New opt-out law for organ donation is announced

Last year over 400 people died while waiting for a transplant.

Matt Bodell
9 August 2018
Organ Donation

The Government has announced reforms to the current consent system for organ and tissue donation.

The UK Government has announced proposals to introduce a new ‘opt-out’ system of consent for organ and tissue donation in England.


According to official statistics from the NHS Blood and Transplant Service, there are currently over 6000 people waiting for life-saving transplants. Last year over 400 people died while waiting for a transplant.

The plans, which are expected to come into effect in spring 2020, will mean consent for organ donation after death is presumed unless the person has opted-out. The Government claims this style of system better-reflects the views of the majority of the population

In the meantime, you can join the organ donation register and its important to discuss your wishes with your loved ones.

Last year 411 people died on the transplant list.

Anthony Clarkson, Interim Director of Organ Donation and Transplantation at NHS Blood and Transplant, said: “The decision on opt-out legislation in England is a matter for Parliament and any changes will only take place when Parliament agrees to them. Under the proposed system, you would be a donor unless you make it clear that you don’t want to donate.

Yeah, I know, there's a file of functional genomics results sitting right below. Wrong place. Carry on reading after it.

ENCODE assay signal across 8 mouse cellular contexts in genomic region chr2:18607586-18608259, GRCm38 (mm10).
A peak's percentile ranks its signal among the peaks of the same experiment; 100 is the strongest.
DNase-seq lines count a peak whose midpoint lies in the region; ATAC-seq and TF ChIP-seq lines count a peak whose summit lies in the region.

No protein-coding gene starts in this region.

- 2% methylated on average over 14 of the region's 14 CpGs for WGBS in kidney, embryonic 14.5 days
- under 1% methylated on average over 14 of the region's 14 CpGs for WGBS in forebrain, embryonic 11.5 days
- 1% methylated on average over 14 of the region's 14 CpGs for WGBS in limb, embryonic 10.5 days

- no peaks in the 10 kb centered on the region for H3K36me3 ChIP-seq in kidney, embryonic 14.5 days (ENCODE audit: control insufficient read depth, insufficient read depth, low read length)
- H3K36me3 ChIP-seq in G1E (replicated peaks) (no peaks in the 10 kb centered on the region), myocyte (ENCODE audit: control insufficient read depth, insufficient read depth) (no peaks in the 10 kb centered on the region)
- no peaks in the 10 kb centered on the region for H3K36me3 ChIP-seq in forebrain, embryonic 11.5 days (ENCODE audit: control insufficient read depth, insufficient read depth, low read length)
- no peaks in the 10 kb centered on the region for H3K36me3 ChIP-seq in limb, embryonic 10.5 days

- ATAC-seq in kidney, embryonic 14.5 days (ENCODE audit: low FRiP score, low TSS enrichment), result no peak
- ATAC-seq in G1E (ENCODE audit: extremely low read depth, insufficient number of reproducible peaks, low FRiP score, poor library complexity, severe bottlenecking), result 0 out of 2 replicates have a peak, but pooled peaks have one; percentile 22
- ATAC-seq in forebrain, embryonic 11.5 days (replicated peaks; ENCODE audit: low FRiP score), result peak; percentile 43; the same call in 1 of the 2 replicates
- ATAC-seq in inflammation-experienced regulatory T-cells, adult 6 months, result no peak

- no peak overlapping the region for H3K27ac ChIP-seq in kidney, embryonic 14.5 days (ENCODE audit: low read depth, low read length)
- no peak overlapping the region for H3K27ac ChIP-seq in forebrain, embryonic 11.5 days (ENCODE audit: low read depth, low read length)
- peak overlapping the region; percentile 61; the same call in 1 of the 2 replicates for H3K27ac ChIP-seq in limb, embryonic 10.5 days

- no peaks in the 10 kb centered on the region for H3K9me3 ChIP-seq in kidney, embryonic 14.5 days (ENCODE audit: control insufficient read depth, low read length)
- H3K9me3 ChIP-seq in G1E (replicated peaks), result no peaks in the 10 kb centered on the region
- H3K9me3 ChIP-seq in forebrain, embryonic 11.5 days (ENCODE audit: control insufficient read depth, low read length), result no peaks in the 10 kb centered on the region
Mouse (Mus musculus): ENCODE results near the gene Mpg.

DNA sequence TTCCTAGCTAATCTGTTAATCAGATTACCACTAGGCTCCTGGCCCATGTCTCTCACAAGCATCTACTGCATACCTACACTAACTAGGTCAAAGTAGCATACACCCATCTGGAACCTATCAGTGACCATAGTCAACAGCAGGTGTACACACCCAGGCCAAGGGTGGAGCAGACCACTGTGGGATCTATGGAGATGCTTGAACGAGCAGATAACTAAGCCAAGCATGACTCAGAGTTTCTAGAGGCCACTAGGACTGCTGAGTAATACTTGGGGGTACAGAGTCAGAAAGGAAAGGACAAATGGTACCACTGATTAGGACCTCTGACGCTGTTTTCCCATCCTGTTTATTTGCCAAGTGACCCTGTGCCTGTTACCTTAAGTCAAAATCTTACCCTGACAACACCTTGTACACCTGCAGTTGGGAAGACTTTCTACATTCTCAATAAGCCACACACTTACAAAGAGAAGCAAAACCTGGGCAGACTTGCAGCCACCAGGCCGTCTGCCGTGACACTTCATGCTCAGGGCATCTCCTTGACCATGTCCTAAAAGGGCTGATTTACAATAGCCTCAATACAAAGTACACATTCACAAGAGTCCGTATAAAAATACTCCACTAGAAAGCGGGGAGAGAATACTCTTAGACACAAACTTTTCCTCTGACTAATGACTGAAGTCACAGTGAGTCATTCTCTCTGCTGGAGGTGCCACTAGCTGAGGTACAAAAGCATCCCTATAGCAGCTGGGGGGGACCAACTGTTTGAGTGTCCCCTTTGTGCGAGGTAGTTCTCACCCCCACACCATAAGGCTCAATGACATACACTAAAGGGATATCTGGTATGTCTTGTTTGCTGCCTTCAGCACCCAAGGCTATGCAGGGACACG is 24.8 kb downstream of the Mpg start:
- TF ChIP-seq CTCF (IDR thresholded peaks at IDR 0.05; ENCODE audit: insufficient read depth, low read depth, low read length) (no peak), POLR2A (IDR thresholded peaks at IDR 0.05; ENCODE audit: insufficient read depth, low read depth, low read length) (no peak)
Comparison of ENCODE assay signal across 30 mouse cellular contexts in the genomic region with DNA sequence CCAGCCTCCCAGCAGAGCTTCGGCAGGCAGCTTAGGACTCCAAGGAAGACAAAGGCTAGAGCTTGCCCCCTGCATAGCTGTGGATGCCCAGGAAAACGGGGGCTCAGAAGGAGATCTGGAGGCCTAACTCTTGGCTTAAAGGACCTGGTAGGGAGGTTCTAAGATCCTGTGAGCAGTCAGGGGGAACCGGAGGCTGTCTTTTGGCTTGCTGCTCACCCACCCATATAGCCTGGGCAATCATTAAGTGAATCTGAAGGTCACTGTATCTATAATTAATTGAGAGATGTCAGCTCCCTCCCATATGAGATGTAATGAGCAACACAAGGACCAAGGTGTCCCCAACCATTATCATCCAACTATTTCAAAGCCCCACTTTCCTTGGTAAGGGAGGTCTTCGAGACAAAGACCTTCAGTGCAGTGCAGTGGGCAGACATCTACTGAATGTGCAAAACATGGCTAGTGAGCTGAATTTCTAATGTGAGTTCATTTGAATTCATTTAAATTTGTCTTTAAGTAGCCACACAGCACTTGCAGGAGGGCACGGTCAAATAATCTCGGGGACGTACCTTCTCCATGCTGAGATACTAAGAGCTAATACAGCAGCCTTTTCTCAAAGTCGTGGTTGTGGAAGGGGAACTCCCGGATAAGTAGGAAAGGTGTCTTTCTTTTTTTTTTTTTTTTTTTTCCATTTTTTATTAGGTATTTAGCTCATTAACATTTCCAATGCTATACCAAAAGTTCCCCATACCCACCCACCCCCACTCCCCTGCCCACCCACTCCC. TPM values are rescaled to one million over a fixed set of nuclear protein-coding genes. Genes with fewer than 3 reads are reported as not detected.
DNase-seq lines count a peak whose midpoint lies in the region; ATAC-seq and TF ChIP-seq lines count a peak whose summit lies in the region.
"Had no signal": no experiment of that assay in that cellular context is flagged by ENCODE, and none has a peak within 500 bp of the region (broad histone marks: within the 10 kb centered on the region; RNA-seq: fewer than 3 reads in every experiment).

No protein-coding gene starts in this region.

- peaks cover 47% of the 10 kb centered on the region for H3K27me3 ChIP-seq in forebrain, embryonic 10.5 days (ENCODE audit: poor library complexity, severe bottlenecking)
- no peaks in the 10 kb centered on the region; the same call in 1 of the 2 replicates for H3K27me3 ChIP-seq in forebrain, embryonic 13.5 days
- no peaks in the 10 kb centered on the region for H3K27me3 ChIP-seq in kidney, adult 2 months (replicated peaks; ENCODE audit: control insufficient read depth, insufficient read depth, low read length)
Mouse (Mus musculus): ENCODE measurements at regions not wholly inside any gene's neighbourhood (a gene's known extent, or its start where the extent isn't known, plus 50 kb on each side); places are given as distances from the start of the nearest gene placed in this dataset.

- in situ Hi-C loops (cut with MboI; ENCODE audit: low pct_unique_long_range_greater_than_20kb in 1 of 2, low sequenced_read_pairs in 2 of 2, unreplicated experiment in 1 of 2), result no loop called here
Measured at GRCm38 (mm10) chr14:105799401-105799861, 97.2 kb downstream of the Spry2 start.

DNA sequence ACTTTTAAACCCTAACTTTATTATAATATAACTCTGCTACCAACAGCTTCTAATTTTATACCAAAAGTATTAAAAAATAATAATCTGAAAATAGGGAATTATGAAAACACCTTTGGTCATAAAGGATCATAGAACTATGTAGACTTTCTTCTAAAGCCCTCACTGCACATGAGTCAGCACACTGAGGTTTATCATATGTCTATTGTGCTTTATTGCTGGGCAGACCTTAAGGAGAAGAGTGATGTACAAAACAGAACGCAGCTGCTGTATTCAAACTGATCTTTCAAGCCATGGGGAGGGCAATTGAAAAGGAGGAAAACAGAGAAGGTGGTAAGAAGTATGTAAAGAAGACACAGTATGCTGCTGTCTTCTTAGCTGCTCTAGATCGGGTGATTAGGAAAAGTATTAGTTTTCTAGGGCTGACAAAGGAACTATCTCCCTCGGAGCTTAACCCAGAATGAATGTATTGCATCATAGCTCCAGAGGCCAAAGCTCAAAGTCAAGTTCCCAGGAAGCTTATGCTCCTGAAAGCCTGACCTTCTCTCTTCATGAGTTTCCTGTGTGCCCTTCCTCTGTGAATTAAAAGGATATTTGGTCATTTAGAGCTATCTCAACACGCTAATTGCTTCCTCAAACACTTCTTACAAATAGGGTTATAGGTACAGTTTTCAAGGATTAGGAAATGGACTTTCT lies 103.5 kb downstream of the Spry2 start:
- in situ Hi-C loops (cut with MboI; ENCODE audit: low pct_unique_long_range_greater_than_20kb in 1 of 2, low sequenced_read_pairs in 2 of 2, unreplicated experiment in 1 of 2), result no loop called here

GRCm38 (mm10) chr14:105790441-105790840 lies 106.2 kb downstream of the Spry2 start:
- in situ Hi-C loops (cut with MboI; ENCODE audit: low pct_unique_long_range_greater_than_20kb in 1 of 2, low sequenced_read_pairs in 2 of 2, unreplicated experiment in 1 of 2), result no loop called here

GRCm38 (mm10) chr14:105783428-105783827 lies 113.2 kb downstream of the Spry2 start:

“There is an urgent shortage of donors and last year 411 people died on the transplant waiting list. We support all activity that increases the availability of donated organs for life-saving transplants and we welcome the Government’s commitment to organ donation. NHS Blood and Transplant will work with the Government to ensure that any changes are implemented successfully.

“Whatever system is in place, it will always be important that people talk to their family about organ donation. This can make things easier for families at a very difficult time.”

Nurses overwhelmingly support these changes.

A consultation carried out by the Royal College of Nursing earlier this year found that 71% of nurses favoured moving to a soft opt-out system – with safeguards including communication campaigns and training for staff.

RCN Chief Executive Janet Davies said: “Nursing staff overwhelmingly support moving to a soft opt-out system for organ donation.


“But the patient journey does not end when they receive a transplant. They need lifetime support and care to ensure transplanted organs are not rejected and life with their new organ is lived well.

“Specialist nurses play a key role in delivering care before and after transplant. To enable the predicted increase in organs for donation the Government must provide increased financial investment into this vital workforce.”

The opt-out system will exclude children under 18, individuals who lack the mental capacity to understand the changes and people who have not lived in England for at least 12 months before their death.

Proposals include an option on the NHS organ donor register for people to state important religious and cultural beliefs to ensure they are respected and there will be strict safeguards in place.

Janet added: “We welcome the commitment to clear conditions and safeguards to ensure the new system is fair to patients and to donors. We now look forward to working with the Department of Health and Social Care in implementing and supporting the roll-out of this life-saving service.”


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